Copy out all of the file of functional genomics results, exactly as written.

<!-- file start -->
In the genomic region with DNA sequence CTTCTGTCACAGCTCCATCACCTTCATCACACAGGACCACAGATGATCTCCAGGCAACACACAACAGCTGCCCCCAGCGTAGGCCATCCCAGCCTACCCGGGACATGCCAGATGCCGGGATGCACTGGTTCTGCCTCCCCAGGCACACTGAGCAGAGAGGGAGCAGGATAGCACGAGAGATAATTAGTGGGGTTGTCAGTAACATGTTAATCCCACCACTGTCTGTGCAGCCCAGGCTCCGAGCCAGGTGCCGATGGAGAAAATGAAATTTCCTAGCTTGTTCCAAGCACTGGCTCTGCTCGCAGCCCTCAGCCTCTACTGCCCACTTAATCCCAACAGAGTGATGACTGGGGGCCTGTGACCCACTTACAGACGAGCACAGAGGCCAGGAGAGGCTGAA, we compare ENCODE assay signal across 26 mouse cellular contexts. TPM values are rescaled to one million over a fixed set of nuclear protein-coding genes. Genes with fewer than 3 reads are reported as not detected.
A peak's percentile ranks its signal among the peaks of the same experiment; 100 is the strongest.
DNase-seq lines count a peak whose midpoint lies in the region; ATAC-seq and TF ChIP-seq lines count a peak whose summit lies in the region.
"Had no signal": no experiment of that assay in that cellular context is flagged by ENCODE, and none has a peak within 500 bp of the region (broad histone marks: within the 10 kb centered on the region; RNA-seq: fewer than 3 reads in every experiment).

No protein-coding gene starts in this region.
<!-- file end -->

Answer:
In the genomic region with DNA sequence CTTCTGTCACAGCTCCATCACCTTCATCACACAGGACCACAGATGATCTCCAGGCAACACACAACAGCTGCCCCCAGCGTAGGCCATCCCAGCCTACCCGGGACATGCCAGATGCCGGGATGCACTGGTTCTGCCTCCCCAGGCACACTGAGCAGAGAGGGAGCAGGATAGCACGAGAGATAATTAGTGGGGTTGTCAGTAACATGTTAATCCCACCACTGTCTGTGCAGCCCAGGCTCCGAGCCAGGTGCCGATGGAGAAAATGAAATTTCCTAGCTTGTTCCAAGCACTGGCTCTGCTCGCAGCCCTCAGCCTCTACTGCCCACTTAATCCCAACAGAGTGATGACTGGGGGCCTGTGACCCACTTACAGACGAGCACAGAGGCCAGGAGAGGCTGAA, we compare ENCODE assay signal across 26 mouse cellular contexts. TPM values are rescaled to one million over a fixed set of nuclear protein-coding genes. Genes with fewer than 3 reads are reported as not detected.
A peak's percentile ranks its signal among the peaks of the same experiment; 100 is the strongest.
DNase-seq lines count a peak whose midpoint lies in the region; ATAC-seq and TF ChIP-seq lines count a peak whose summit lies in the region.
"Had no signal": no experiment of that assay in that cellular context is flagged by ENCODE, and none has a peak within 500 bp of the region (broad histone marks: within the 10 kb centered on the region; RNA-seq: fewer than 3 reads in every experiment).

No protein-coding gene starts in this region.